Just outside the walls of the old City of London there used to be a coaching inn that became a popular theatre, and you can now see echoes of the long lost theatre in a modern building on the site.
The Boar’s Head playhouse is close to modern-day Aldgate and had been putting plays since at least 1557 if not earlier, and probably closed around 400 years ago, with the site being developed and redeveloped many times over the centuries.
But deep under the ground, the remains of that early playhouse theatre waited, somehow undisturbed. Until 2019, when the latest redevelopment of the site gave MOLA archaeologists a chance to take a proper look at long last of what was down there. They were able to uncover a number of surviving walls and posts from the old theatre, and a lot of artefacts were recovered to be studied and conserved.
Although it was decided to leave the remains in the ground, and protect them for future generations, the building that now sits above the old playhouse has created a display to let passers-by know what they are walking above.
There’s a display sign outside the building that tells a brief history of the Boar’s Head playhouse and includes some illustrations of what they think the buildings would have looked like. It was a theatre in the round, with the stage in the middle and the stalls around the sides.
It’s likely that the cheaper seats would have been on the northern and eastern side, facing the sun, with the richer people facing away from the sun.
The windows of the modern building have images of people known to have been associated with the playhouse, from Jane who owned it, Queen Anne, its patron, and Mary who worked there.
In the floor are some bronze plaques, which if you look closely, you’ll see they’re a pile of dropped playbills.
The main building is student accommodation, albeit quite expensive student accommodation. However, the more interesting occupant of the building’s ground floor is the local youth charity, Streets of Growth, which moved in earlier this year just after the building was completed.
While there are interpretation signs on the outside of the building, if you’re fortunate enough to go inside, or you catch the eye of the manager who invites you in, there’s a whole series of displays inside showing off the many artefacts that were uncovered by the archaeologists.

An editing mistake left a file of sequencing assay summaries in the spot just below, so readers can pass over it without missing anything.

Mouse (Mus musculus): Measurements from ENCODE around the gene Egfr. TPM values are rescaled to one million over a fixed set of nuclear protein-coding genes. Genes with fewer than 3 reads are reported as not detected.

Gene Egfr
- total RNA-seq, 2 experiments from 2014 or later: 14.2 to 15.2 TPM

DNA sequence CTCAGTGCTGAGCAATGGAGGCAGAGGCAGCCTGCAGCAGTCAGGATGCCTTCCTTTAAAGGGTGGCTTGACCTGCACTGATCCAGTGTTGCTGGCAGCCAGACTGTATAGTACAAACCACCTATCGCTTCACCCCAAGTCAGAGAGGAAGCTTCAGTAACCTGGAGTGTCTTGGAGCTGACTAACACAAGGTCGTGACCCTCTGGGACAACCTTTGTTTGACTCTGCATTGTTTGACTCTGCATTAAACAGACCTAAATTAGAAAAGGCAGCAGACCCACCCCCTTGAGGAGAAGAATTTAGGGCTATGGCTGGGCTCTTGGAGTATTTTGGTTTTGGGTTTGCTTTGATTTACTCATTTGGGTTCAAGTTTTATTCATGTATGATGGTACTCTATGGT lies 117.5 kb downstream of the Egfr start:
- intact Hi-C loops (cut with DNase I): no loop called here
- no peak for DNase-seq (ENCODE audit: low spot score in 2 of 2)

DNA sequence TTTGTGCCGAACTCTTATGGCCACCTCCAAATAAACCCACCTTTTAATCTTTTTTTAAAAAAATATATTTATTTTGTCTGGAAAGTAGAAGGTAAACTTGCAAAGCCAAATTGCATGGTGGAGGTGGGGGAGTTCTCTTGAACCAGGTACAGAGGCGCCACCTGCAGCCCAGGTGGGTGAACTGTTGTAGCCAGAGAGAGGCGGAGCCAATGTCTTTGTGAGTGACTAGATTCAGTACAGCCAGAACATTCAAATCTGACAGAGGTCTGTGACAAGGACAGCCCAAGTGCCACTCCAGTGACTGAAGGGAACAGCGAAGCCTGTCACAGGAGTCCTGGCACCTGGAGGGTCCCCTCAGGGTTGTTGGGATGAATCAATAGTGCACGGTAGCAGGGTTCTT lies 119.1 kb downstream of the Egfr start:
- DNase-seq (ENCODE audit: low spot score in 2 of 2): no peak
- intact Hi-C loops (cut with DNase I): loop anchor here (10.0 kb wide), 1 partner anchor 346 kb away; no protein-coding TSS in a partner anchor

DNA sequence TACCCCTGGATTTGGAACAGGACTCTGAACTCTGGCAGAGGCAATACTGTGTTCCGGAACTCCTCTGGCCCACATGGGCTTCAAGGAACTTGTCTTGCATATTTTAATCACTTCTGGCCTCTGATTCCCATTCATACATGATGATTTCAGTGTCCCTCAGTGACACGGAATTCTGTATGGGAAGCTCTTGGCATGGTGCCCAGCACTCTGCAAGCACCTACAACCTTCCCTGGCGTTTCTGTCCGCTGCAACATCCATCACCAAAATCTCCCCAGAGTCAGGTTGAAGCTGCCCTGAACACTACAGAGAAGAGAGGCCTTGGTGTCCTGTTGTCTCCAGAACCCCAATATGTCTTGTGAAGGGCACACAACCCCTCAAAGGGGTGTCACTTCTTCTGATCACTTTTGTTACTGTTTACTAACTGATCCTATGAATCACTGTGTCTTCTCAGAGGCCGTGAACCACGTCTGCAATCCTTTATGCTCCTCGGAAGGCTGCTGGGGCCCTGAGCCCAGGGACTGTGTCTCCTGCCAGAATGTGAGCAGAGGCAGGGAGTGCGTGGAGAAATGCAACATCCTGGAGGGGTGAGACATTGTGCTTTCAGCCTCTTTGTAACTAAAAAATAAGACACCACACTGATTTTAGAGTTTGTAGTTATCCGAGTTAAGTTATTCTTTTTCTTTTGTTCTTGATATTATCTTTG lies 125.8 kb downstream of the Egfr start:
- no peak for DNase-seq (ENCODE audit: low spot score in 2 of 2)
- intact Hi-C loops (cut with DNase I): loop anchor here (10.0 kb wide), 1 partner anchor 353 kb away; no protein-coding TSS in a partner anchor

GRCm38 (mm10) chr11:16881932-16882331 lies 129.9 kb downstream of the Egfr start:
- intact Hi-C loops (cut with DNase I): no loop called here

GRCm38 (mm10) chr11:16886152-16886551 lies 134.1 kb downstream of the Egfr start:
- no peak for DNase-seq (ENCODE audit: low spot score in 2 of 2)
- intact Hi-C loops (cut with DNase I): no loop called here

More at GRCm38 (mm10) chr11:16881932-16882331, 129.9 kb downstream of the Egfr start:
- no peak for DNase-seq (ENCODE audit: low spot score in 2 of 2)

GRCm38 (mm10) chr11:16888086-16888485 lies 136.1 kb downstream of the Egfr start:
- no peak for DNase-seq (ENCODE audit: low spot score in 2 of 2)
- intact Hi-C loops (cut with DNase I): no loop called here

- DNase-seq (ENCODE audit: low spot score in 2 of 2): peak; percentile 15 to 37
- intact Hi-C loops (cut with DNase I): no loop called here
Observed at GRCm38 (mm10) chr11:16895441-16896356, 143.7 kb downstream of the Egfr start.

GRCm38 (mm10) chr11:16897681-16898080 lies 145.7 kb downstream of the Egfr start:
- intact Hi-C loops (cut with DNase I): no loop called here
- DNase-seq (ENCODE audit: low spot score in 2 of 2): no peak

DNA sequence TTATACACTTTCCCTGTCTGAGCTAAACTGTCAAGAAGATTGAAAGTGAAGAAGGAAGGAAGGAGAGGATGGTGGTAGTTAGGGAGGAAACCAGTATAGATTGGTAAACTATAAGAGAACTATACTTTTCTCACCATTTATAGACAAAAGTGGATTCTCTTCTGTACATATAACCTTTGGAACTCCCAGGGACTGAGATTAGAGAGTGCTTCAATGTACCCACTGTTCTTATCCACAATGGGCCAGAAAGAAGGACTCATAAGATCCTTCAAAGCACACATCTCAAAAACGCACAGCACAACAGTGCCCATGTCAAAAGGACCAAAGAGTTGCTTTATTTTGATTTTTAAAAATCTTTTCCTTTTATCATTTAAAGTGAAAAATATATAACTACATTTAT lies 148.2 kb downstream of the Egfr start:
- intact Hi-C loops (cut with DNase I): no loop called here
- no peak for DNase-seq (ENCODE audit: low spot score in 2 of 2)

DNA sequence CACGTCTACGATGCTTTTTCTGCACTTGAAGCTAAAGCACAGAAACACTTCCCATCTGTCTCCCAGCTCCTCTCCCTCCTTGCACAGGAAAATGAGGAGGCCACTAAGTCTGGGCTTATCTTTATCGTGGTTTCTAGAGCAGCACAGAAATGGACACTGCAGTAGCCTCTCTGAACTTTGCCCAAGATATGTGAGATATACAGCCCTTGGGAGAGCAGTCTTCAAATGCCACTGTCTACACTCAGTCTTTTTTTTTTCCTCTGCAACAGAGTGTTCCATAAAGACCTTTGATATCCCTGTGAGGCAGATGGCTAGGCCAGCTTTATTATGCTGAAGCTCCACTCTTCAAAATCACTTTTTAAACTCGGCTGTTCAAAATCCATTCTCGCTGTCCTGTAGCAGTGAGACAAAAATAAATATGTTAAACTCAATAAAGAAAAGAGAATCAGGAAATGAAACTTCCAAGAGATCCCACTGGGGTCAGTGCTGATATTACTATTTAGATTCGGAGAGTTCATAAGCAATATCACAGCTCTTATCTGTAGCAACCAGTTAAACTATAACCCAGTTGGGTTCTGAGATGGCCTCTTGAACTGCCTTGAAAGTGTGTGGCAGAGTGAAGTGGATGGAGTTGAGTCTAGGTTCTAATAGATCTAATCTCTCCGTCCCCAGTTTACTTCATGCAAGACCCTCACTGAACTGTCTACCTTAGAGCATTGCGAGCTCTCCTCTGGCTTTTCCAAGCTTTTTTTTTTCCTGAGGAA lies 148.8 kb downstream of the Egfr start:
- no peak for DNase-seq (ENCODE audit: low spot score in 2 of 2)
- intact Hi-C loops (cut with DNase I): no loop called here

Alongside that, inside on the ground floor is a large auditorium space, which happens to be roughly the same size and location as the original Boar’s Head stage – give or take a bit. So today people performing on a modern stage are stepping into a space that once resounded to the cheers of Tudor London.
And something I liked, a LOT, is that in one of the display cases on the ground floor is a small plastic Incredible Hulk. They think it was a toy that was given away with breakfast cereals and then dropped in recent decades. But it’s just as important a piece of the history of the site as any Tudor pot shard would be, and it delights me to see it preserved in the display. Not just for its intrinsic historical value, but because it triggers debate about how old something has to be before it’s the sort of thing that should be conserved as part of a site’s history.
Upstairs there are more glass case displays, and at the reception desk, is something lovely. When people used to arrive at a play, they put their money into a clay pot that was smashed at the end of the day to get the money out. An early piggy bank.
When the site was excavated, the archaeologists found many remnants of those money boxes, and just as they would have been at the entrance to the theatre, here they’ve been displayed next to the entrance to the building.
Which I think is very clever.
Overall, this is a good example of heritage being preserved, and where possible shown off. It’s subtle from the outside, so many people will walk past oblivious to what’s there, but those who spot the display will be delighted with their discovery.
You can find the exterior display on the side of the Unite Students building, on the corner of Whitechapel High Street and Middlesex Street.